But after the Crazy Rich Asians shoot, I finally got it. It wasn’t about choosing to hang out with people of the same skin tone; it was about hanging out with people who shared the same point of view because they had gone through the same experiences. One of my favorite lines in the Crazy Rich Asians script was, “I didn’t have to explain myself that I’m Asian here, I’m just another person.” During the Crazy Rich Asians shoot in Singapore, everyone saw me as who I am. I wasn’t just the Asian kid; I could just be the funny guy, instead of the Asian guy who is funny. I felt a weight lifted off my shoulders. It was the first time in seventeen years that I didn’t have to prove to anyone, or myself, that I was more than the token Asian guy.

— Jimmy O. Yang, "How to American: An Immigrant's Guide to Disappointing Your Parents"

he also writes about meeting the rest of the cast for the first time and the way they immediately fell together like puzzle pieces, which is an experience i have had only rarely. there are other interviews with Crazy Rich Asians actors where they discuss the way the group spent so much time together in Singapore while filming—getting dinner, just hanging out, soaking up the novelty of being surrounded by talented teammates who just so happened to also be asian and understood everything about each other without having to be told. this is what happened when i started high school and all the asian kids sat together for lunch, seemingly just drawn to each other. the way he describes the experience is exactly the same way that it feels when i am home with my cousins.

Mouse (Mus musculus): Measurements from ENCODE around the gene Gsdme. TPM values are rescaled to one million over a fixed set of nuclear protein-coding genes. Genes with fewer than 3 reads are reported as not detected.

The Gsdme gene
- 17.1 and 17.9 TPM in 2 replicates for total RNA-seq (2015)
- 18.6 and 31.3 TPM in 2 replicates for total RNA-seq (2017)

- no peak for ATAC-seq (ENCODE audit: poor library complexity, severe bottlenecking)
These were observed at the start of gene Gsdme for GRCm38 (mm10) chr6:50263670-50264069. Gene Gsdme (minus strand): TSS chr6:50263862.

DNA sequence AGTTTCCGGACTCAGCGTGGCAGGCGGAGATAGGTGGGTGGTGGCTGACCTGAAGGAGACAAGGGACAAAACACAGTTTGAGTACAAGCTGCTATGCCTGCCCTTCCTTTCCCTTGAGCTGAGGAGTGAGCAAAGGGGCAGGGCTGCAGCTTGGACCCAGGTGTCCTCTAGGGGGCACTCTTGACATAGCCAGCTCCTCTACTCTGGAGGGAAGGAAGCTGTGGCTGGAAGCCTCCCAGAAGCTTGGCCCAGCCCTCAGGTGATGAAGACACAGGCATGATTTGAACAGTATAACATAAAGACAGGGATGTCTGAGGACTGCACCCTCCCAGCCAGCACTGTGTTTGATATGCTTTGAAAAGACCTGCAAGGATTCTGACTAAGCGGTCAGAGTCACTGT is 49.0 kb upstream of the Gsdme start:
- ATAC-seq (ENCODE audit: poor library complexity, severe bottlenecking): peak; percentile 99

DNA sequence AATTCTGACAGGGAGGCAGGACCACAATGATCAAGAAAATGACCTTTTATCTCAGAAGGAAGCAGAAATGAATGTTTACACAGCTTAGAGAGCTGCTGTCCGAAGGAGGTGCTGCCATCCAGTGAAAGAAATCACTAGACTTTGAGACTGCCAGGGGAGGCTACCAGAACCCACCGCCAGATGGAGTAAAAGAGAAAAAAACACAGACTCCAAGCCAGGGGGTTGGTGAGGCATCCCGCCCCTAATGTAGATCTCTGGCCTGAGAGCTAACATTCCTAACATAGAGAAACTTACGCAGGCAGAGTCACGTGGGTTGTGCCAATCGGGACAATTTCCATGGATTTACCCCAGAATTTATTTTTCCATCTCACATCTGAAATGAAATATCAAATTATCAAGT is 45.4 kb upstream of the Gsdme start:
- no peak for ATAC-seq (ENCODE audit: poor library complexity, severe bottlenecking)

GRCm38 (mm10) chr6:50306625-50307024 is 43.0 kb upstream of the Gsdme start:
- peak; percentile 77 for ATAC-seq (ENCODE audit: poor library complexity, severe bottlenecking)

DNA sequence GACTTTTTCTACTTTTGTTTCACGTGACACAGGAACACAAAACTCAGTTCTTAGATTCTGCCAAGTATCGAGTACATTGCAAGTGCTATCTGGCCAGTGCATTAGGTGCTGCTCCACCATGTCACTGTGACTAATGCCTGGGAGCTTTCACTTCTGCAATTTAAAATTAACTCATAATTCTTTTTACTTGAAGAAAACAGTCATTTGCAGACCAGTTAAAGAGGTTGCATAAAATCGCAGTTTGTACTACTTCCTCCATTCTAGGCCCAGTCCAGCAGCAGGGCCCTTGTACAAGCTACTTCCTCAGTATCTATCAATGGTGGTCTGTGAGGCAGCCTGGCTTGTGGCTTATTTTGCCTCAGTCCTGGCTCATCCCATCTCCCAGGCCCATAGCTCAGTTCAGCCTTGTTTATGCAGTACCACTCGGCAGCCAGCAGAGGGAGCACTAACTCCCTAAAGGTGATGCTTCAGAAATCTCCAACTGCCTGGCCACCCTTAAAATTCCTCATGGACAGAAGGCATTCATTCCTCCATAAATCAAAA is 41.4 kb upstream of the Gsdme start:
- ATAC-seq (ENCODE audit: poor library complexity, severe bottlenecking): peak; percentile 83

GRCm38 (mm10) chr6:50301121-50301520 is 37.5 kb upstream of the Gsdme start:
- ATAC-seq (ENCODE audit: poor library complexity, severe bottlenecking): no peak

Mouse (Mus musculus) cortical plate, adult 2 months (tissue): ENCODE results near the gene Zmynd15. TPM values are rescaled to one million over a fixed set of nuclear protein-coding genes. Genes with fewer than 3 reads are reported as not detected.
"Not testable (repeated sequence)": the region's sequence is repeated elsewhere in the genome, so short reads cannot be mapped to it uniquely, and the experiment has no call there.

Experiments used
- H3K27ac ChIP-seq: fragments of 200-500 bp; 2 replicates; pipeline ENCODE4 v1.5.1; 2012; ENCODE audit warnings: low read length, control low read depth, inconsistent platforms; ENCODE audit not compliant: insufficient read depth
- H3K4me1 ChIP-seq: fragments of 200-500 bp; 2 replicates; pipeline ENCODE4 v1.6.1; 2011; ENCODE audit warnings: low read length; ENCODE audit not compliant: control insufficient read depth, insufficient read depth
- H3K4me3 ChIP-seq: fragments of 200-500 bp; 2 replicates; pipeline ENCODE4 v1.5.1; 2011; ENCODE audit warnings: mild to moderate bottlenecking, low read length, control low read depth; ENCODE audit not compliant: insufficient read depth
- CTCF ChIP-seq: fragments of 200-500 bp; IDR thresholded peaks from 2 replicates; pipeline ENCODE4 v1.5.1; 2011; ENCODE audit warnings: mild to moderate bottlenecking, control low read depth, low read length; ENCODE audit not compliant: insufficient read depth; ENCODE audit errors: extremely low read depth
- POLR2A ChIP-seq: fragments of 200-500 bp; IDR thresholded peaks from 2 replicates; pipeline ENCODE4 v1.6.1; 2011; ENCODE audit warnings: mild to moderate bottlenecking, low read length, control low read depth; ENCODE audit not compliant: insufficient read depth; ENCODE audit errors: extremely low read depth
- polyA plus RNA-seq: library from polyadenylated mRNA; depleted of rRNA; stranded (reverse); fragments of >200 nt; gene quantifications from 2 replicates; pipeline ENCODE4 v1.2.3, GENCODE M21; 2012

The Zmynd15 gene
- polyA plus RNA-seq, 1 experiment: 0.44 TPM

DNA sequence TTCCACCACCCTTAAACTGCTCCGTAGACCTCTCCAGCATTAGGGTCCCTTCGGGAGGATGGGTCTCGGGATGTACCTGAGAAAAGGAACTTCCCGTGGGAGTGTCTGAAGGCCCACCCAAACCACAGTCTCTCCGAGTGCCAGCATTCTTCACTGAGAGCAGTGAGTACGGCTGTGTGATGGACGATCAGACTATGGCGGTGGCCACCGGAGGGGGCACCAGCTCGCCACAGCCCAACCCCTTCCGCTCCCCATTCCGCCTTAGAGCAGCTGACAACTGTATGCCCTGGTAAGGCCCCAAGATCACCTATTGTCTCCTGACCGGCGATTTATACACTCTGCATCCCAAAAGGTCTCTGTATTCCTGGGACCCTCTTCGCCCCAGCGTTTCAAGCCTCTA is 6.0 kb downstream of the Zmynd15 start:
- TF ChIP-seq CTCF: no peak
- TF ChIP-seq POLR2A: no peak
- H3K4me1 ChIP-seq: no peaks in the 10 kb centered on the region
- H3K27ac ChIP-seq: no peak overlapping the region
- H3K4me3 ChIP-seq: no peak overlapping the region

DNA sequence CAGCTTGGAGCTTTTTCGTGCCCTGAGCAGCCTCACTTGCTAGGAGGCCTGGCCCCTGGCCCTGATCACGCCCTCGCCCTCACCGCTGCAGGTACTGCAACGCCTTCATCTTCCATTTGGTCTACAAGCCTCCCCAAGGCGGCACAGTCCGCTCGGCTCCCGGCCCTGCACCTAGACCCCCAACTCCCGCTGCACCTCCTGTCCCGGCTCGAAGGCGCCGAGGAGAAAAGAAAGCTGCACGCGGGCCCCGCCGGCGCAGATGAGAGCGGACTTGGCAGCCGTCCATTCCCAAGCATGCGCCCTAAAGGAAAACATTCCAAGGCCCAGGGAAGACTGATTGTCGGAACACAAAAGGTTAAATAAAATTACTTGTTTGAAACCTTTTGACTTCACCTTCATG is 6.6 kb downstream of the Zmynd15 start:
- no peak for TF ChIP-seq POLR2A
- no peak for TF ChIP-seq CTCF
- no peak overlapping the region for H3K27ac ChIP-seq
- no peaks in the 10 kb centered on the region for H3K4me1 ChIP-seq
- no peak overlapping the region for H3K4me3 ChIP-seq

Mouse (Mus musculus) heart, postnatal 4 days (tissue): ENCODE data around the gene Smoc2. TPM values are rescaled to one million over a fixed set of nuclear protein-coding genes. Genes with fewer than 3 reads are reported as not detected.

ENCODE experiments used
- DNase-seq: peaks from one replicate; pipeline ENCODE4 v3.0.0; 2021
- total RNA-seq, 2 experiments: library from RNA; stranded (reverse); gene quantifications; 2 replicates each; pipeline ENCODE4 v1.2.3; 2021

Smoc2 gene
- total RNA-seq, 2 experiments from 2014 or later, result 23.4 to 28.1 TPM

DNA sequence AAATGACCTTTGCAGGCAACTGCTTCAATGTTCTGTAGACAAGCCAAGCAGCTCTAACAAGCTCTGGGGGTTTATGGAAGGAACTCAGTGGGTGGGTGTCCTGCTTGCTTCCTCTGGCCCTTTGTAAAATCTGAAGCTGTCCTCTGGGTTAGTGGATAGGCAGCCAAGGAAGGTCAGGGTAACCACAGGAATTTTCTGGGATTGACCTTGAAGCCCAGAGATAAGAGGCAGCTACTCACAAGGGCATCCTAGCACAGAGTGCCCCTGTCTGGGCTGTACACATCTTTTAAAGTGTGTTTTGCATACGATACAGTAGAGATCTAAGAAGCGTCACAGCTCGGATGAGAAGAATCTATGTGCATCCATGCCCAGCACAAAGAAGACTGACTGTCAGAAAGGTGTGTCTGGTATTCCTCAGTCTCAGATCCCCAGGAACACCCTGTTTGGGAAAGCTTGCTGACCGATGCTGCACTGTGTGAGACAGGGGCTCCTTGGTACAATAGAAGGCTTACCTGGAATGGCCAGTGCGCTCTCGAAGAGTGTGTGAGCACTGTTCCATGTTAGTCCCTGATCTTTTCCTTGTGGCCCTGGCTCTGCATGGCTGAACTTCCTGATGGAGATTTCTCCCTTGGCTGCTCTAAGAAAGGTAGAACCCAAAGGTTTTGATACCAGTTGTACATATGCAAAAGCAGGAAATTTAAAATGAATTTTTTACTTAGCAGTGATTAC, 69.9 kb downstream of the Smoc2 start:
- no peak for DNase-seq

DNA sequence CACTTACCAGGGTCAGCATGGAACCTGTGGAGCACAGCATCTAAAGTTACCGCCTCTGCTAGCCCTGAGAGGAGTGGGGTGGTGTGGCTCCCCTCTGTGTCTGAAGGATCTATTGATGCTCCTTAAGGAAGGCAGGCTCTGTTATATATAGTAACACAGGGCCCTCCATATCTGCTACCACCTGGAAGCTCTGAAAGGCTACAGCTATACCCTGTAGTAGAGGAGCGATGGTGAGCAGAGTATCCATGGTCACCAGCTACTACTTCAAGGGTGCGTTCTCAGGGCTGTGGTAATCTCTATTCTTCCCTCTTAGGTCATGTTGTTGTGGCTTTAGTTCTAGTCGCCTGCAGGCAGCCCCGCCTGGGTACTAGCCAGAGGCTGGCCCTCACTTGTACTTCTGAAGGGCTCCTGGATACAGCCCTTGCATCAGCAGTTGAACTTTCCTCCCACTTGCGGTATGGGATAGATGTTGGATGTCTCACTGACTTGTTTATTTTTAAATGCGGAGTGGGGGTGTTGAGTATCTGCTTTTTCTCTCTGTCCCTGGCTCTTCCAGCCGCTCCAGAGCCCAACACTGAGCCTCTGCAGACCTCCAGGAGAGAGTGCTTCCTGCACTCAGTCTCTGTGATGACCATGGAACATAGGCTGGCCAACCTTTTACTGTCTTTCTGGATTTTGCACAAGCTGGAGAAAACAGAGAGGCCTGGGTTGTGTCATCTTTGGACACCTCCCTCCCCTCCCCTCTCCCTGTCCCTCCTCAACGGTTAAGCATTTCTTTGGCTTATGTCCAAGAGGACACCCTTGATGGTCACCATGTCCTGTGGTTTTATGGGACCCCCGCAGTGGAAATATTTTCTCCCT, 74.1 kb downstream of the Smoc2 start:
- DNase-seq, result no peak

It was my first time working with all of these amazing talents, but there was an immediate familiarity among all of us. Even though we were brought up in different countries, where some of us were immigrants and some of us were second and third generation, we shared the same experience of growing up Asian. We had all experienced being seen as Asian before being seen as American, British or Australian. We all shared the same experience of calling every older family friend “Uncle” and “Auntie.” ... It was an incredible feeling to be among these amazingly talented Asian brothers and sisters who understood each other.